Energy and environmental policy expert adds more depth and reach to the Board
LOS ANGELES, CA – Melissa Lavinson, Vice President, Federal Affairs at PG&E Corporation, has joined the Climate Action Reserve Board of Directors. Ms. Lavinson’s expertise on energy and environmental policy is well known in California and on Capitol Hill. Her work with Congress, trade associations, NGOs and other groups has also earned her a reputation as a key team player on issues vital to California and the nation.
“Welcoming Melissa Lavinson to the Reserve Board of Directors is very exciting for us in many respects. She is an extremely accomplished individual with a wealth of experience and accomplishments in energy and the environment. She will not only help guide the Reserve in its strategic growth and involvement on a national level, but also here in California. Also, the Reserve has enjoyed a long-standing partnership with PG&E, and it is wonderful to have the company involved with the Reserve on this level again,” said Linda Adams, Chair of the Climate Action Reserve Board of Directors and Founding Partner of Clean Tech Advocates.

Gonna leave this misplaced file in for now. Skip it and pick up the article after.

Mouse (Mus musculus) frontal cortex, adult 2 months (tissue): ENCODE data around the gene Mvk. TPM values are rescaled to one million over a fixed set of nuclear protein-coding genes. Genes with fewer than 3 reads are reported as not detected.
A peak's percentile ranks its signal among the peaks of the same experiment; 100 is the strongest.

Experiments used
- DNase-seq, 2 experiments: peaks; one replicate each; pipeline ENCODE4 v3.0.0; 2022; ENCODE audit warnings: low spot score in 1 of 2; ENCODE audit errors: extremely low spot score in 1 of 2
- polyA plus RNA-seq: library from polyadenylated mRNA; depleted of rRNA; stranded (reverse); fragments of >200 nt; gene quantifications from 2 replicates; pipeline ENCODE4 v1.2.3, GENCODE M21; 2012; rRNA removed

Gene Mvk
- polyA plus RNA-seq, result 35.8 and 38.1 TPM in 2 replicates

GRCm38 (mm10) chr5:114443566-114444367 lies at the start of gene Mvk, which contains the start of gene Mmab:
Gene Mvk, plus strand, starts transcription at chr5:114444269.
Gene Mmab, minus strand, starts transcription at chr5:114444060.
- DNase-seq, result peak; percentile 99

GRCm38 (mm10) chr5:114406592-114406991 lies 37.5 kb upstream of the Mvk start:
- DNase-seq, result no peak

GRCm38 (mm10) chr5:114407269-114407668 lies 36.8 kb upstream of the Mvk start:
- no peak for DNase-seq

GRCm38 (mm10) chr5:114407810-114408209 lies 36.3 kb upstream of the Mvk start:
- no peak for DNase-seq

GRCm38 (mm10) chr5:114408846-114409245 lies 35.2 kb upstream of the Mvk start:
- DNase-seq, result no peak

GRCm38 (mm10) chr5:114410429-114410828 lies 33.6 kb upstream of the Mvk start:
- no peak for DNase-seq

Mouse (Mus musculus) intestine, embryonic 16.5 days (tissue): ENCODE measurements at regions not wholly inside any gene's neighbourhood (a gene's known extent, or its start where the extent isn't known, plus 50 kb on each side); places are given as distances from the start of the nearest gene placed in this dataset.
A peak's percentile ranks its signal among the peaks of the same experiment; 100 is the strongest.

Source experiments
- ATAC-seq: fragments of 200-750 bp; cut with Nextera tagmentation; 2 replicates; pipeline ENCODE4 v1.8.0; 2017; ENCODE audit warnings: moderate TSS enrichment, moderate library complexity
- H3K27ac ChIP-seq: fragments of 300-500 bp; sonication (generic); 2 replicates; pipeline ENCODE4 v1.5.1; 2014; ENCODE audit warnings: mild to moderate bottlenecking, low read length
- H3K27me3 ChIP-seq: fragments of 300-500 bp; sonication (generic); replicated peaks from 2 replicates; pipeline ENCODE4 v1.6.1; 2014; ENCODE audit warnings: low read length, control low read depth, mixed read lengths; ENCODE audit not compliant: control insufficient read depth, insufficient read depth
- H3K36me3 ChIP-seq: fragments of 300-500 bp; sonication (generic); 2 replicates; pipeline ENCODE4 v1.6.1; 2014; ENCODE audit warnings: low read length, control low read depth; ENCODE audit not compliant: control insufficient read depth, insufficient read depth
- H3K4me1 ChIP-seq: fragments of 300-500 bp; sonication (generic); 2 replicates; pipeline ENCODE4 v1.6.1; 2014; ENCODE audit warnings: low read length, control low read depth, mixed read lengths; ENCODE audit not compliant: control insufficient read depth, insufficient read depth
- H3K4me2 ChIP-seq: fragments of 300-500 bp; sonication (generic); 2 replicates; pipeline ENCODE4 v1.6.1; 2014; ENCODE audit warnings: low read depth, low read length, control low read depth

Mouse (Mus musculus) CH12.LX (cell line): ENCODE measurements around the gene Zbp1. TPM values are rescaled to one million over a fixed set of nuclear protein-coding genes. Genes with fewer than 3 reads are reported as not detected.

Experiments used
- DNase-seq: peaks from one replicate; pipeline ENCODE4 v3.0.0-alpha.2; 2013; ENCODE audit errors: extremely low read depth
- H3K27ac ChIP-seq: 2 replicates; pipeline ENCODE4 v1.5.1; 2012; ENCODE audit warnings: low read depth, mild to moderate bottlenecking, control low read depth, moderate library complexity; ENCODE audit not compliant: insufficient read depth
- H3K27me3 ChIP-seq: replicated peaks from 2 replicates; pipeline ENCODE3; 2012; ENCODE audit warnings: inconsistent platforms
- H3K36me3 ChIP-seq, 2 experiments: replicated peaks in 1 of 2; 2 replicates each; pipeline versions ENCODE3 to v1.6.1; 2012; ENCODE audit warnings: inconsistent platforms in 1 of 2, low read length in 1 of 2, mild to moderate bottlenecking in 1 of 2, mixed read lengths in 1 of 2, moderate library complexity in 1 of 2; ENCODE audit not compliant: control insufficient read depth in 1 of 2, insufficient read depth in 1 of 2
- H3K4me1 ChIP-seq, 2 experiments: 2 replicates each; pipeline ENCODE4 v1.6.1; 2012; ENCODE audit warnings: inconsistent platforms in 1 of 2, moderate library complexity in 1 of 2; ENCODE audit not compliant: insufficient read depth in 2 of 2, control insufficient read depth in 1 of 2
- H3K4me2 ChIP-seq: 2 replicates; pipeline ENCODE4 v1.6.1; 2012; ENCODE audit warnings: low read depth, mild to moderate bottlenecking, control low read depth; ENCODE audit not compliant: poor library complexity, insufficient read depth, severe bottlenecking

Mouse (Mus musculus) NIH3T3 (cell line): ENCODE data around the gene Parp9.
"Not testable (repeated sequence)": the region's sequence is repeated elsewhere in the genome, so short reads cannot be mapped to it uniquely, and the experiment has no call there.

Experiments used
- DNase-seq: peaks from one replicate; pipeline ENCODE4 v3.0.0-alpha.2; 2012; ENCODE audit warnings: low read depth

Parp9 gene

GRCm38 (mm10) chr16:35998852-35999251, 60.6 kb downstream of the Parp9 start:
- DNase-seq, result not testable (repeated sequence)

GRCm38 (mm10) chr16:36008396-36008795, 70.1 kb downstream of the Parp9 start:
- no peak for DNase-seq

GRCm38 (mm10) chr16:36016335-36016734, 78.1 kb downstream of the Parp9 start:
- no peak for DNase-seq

In her position at PG&E, Ms. Lavinson is responsible for directing the company’s efforts to shape, develop, implement and manage public policy on all federal issues that impact the company’s business. She also builds the company’s relationships on the federal level with Congress, the administration and diverse groups. Prior to joining PG&E in 1997, she was a Senior Associate at MRW and Associates in Oakland, California. Ms. Lavinson began her career with ICF Consulting and was based in Washington, DC. Currently, she splits her time between San Francisco and Washington, DC.
“I am honored to join the Climate Action Reserve Board of Directors and looking forward to upholding PG&E’s history of collaboration with this great organization. In my role at PG&E, I see how California’s pioneering environmental initiatives impact work on a federal level, and the Reserve’s high standards and quality work have followed in those footsteps,” said Ms. Lavinson.